From Fort St. James, follow Highway 27 out the north end of town and turn left at Stones Bay Road. Drive 4.1 kilometres and turn right to enter a large parking lot at the main signed trailhead. The unsigned climber's trailhead is another 1.4 kilometres further along Stones Bay Road, but there is no viable space for parking there.
Starting from an information kiosk at the
main trailhead, Zosia and I followed a good trail winding up the slope.
Other than the general monotony of hiking through viewless forest, there
are no difficulties to speak of with this trail. It climbs
partially over a subsidiary ridge before losing some elevation to
traverse across a broad drainage. Beyond a signed junction with the
climbers' trail, the main trail resumes climbing and passes a scenic
viewpoint before finishing at a gazebo on the summit. It took us
less than three hours to climb to the top from the main trailhead.
Zosia studies the information posted at the main trailhead. Here is a more extensive view of Stuart Lake which
actually extends well beyond what is visible here.
After taking an extended break at the summit, Zosia and I wandered a little further north to get an unobstructed view to the northeast before backtracking to the gazebo. A hiker from Vancouver arrived at the summit just as we were about to leave, and we chatted briefly with him--Dave was his name--before commencing our descent and returning to the junction with the climbers' trail. Although the information kiosk warns that the climbers' trail is dangerously steep in places, we decided to take a chance and go see for ourselves. Soon after we started down the climbers' trail, Dave caught up to us, and we ended up finishing the hike together. As it turned out, our descent was easier than expected. The climbers' trail is in just as good shape as the main trail, and the only "dangerously steep" section is where the trail is a bit eroded for the last few metres before the trailhead. Upon reaching the paved road, we turned left and easily walked back to the main trailhead to complete our loop.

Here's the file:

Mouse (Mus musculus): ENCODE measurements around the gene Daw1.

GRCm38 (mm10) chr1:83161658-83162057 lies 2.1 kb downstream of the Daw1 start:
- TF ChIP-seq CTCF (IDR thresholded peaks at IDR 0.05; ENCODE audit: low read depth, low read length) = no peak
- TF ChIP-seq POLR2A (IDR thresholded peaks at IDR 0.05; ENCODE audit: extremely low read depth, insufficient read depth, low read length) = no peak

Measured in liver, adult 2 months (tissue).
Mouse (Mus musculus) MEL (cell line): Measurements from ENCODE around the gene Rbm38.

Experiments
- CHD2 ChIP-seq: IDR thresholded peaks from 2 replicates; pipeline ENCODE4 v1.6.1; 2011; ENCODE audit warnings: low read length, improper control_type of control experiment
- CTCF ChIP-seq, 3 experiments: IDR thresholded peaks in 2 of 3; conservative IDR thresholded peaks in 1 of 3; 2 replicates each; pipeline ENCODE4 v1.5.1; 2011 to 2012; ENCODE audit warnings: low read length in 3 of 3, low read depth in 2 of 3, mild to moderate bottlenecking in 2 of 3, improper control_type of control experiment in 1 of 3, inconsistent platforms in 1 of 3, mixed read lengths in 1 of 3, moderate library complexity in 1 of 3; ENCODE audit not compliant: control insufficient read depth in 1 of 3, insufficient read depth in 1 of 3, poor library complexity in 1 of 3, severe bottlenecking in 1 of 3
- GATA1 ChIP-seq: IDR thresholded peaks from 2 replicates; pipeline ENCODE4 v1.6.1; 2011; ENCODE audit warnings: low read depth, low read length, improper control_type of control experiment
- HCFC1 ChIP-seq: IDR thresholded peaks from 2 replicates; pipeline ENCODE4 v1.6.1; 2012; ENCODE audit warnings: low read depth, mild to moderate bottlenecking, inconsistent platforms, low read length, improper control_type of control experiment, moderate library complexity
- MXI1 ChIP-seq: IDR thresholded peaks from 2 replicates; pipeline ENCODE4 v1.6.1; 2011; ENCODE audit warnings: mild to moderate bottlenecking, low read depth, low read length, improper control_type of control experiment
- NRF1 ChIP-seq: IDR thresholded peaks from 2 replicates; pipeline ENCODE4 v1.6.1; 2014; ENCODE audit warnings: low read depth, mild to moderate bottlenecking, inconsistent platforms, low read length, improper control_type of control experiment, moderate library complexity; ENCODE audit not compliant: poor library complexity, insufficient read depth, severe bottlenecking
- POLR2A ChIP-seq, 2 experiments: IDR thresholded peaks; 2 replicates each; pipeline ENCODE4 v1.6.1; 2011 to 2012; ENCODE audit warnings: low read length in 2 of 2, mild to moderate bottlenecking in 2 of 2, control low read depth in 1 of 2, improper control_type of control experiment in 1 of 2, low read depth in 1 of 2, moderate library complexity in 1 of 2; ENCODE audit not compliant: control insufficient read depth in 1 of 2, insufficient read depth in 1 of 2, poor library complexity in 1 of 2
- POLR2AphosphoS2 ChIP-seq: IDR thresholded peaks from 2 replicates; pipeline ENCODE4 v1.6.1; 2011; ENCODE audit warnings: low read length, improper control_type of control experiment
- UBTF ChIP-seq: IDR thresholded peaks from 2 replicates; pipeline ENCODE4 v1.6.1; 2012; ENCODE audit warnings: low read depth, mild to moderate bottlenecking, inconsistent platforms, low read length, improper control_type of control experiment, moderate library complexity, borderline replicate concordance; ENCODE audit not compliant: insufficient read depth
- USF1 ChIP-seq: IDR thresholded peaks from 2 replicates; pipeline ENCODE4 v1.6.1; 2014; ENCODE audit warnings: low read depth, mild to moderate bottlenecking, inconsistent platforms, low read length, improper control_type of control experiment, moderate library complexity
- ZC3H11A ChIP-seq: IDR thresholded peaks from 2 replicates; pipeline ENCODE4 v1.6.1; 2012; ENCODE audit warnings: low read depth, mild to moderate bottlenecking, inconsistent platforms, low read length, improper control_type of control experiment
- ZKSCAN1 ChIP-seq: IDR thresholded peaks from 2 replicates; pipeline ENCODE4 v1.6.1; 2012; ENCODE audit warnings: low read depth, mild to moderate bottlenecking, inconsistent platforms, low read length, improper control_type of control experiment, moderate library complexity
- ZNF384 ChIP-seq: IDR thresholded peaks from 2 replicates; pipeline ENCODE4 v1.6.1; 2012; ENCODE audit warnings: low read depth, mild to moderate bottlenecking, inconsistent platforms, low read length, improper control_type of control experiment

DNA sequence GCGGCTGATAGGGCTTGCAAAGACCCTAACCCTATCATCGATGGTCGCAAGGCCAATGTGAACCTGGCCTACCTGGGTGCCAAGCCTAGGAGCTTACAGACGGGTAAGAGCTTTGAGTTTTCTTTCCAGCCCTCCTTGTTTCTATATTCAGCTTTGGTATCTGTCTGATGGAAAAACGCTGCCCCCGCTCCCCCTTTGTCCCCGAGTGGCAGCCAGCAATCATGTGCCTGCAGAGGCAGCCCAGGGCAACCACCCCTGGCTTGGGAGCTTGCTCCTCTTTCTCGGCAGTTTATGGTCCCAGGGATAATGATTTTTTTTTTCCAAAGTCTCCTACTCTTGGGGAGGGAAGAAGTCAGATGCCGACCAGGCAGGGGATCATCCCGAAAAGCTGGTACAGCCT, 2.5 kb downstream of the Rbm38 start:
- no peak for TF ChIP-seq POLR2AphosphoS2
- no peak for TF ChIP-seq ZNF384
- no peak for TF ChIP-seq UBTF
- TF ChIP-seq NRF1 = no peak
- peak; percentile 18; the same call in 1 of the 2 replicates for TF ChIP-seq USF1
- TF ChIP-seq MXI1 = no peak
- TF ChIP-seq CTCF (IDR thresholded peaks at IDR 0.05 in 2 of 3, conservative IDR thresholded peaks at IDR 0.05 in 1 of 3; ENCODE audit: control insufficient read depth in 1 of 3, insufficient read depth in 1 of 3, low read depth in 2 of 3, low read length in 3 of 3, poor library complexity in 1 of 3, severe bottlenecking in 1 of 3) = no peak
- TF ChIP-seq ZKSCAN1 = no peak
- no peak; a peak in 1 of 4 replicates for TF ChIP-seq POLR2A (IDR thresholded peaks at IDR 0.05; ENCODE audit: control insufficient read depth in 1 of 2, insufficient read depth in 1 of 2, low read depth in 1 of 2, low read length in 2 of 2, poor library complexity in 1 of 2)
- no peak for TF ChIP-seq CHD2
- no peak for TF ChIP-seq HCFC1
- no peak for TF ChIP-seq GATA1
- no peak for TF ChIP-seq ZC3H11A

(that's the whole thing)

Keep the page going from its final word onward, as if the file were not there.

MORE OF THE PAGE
Most of the hike up Mount Pope is on a
well-maintained forested trail.
Zosia stops at a viewpoint about
two-thirds of the way up the mountain. The town of Fort St.
James is visible just beyond the forested ridge at centre.
A gazebo sits atop Mount Pope.
The gazebo is securely anchored to the
top of the mountain by several steel cables.
Zosia and Sonny stand near the summit
of Mount Pope (1466 metres) with Stuart Lake behind them.
Zosia signs the summit register.
Sitting to the east is Murray Ridge
(right) which is the site of a local ski resort.
A clearing slightly north of the
summit grants an unobstructed view of Pinchi Lake. A sliver of
Tezzeron Lake is also visible further north.
Zosia takes an alternative (climbers')
The climbers' trail passes some rock
The lower part of the climbers'
trail passes through private property.
Distance: 14.5 kilometres
Round-Trip Time: 6 hours 36 minutes
Cumulative Elevation Gain: 825 metres
Zosia studies the information posted at the main trailhead.
Here is a more extensive view of Stuart Lake which actually extends well beyond what is visible here.